Lawrence Livermore National Laboratory



PLS partners with Weapons and Complex Integration (WCI) to work on energetic materials problems

LLNL conducts much of its explosives work at the High Explosives Applications Facility (HEAF). HEAF houses unique facilities for the synthesis, characterization, and testing of high explosives and other energetic materials. HEAF is also equipped with extensive, high-fidelity, high-speed diagnostic capabilities, including x-ray radiography, high-speed photography, laser velocimetry, and embedded particle velocity/pressure measurements.

Photograph of HEAF complex.

HEAF is a 10,000 m2 facility completed in 1990 that includes 4000 m2 of laboratory space and 1200 m2 of office space. Major experimental facilities include a 10-kg, firing tank, two 1-kg firing tanks, and a 10-kg gun tank.

Solving Problems of National Importance

HEAF is a resource for research, development, and testing in support of stockpile stewardship, conventional defense, and other national needs. HEAF activities support the core stockpile stewardship campaign, the enhanced surveillance campaign, the reliable replacement warhead, the DOE-DoD Joint Munitions Program, and other defense-related projects. Facilities at HEAF include:

  • Firing tanks—One 10-kg and two 1-kg firing tanks are used to characterize the detonation and thermal ignition of explosives assemblies in support of DOE and DoD programs. These tanks provide a way to conduct explosive experiments indoors under well-controlled conditions with complete dynamic diagnostics. Many types of tests are executed in these tanks, including cylinder test for detonation performance, blast tests for enhanced blast explosives, and the scaled thermal explosion (STEX) test to characterize the violence of thermal explosions.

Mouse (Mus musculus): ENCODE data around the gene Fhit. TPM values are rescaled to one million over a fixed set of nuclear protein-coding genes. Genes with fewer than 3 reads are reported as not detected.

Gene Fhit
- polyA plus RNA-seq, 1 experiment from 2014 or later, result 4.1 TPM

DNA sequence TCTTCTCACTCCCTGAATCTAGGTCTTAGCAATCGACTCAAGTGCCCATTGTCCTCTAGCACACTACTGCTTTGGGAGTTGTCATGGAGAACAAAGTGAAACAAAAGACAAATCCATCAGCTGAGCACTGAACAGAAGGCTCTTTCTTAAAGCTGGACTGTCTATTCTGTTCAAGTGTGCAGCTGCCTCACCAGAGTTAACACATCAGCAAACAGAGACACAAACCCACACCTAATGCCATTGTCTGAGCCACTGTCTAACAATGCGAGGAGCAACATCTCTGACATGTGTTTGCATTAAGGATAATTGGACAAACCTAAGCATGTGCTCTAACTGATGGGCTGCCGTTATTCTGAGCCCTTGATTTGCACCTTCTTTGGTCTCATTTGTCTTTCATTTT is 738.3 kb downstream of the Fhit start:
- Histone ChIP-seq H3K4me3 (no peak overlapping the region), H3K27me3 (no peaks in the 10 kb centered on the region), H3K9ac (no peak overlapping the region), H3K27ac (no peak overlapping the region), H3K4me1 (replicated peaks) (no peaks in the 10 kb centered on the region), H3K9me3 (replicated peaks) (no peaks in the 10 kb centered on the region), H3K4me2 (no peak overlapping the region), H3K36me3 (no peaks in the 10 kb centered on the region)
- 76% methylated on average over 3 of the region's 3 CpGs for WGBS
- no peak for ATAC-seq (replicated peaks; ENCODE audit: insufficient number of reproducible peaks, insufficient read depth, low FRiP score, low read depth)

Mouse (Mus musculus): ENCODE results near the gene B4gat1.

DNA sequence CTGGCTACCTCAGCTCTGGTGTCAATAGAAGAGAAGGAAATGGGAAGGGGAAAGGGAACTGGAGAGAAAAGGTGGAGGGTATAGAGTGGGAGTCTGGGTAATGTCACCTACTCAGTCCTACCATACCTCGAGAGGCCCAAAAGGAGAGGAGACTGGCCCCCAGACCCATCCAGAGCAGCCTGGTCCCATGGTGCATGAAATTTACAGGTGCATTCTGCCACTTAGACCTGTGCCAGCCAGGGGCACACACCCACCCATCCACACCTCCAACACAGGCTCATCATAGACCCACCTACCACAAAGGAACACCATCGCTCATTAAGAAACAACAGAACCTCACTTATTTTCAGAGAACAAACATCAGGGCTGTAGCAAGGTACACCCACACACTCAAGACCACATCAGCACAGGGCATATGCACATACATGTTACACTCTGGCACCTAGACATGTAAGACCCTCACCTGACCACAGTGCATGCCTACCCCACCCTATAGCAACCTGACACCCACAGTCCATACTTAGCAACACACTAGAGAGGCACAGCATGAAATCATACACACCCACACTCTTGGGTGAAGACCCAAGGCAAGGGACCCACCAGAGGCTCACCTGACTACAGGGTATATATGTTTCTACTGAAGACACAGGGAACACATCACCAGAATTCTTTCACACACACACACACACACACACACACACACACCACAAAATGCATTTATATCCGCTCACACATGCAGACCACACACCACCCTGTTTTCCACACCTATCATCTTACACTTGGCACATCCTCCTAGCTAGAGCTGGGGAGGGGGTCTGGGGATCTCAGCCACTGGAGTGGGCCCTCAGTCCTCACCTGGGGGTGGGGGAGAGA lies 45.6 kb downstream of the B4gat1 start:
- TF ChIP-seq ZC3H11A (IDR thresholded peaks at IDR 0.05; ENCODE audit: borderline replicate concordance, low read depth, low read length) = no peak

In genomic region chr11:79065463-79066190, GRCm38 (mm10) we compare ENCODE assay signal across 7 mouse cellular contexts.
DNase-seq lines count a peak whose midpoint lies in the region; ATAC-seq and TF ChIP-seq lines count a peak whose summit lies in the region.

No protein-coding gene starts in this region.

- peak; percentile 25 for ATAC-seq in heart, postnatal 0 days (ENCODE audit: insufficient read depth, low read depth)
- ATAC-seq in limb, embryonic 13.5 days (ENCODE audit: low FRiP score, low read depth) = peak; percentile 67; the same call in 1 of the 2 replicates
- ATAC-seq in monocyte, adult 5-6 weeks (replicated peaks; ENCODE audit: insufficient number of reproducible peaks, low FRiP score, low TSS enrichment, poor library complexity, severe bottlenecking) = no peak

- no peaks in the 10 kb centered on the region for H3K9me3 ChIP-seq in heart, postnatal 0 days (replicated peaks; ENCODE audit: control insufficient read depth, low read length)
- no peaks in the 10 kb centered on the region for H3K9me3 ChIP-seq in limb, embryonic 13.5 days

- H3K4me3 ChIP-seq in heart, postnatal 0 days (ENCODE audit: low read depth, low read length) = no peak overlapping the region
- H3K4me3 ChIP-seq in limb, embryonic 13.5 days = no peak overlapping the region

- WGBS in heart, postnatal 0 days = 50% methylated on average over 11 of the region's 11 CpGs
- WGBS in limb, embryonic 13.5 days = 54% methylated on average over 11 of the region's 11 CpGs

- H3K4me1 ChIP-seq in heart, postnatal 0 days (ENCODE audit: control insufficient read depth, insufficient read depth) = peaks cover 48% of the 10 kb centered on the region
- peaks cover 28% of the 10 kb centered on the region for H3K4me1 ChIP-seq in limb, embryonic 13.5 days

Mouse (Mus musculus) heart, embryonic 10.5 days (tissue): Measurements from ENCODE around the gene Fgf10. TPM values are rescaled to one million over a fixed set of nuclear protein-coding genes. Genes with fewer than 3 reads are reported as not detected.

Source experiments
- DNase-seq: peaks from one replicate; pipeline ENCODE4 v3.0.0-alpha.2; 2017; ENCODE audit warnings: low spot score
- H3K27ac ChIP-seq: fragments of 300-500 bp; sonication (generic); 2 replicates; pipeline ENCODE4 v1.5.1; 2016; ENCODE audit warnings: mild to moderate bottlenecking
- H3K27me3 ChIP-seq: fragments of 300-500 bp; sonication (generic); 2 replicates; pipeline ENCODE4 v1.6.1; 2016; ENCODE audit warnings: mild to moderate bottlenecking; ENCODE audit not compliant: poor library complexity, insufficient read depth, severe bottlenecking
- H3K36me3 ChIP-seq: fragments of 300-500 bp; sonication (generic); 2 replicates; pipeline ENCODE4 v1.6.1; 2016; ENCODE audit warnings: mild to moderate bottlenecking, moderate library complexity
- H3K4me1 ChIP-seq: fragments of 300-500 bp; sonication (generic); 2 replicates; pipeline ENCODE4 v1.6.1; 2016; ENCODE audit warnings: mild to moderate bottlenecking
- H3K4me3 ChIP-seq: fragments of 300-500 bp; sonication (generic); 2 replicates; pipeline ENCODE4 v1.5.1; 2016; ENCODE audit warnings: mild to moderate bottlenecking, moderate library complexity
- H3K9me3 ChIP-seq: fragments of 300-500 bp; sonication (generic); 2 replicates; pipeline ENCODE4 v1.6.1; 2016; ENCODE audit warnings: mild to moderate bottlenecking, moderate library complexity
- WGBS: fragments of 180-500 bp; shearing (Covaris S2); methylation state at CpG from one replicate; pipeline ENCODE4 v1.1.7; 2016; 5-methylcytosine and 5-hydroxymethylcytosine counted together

• Gun tank—A 100-mm-diam propellant-driven gun fires projectiles at 300 m/s to 2.5 km/s into a tank capable of holding 3-5 kg of explosive. The explosive targets typically have embedded pressure gages to study the one-dimensional shock-initiation-to-detonation behavior.
  • Microdetonics laboratory—These facilities include 100-gram, 2-gram, and 3-gram firing tanks and are used to study the detonation of small-scale devices to develop a basic understanding of the functioning and aging of existing detonators and new detonator concepts.
  • Femtosecond Machining Center—This first-of-a-kind facility is used to cut high-explosive pieces and assemblies using short laser pulses that vaporize the explosive without thermally heating or damaging the material left behind. This enables us to examine cut-back, partial assemblies that are representative of the full devices and fabrication of very small sticks of high explosive for characterizing detonation behavior.
  • Stockpile Detonator Surveillance Facility—A 150-gram firing tank and an inspection laboratory is used to monitor the performance of stockpile-return detonators.
  • Synthesis and formulation laboratories—New energetic compounds for DOE and DOD weapon applications are synthesized from the milligram to multikilogram scale in HEAF and at the Site 300 scale-up facility. Our efforts in the past years concentrated on the synthesis of new insensitive energetic compounds such as LLM-105 and the development of a new method for the synthesis of TATB.
  • Pressing laboratories—A pressing laboratory in HEAF provides small-scale explosive samples for testing, while samples that are larger or that require machining are provided by the PLS Site 300 Facility.
  • Material characterization laboratories—A variety of thermal analysis and small-scale safety tests characterize energetic materials for handling safety, thermal stability, compatibility, and lifetime characteristics. Equipment includes differential scanning calorimetry, thermal expansion, thermal conductivity, porosity, permeability, high-pressure strand burner, one-dimensional time to explosion (ODTX) apparatus, SEM, particle size measurement, and spark, friction, and drop-hammer tests.
Sample preparation at HEAF.

HEAF scientists setting up the HYDRA x-ray system used to take a sequence of high-resolution x-ray pictures of an explosively driven experiment in the 10-kg spherical tank shown in the background.

Sample preparation at HEAF.

At HEAF, chemists, physicists, and engineers work side-by-side to synthesize and formulate new explosives with improved performance and safety characteristics.

Sample preparation at HEAF. Sample preparation at HEAF.

These explosive parts were fabricated to a high level of precision using HEAF's first-of-a-kind femtosecond laser facility.

Contact: Lara Leininger, +1 925-423-6573,   leininger3@llnl.gov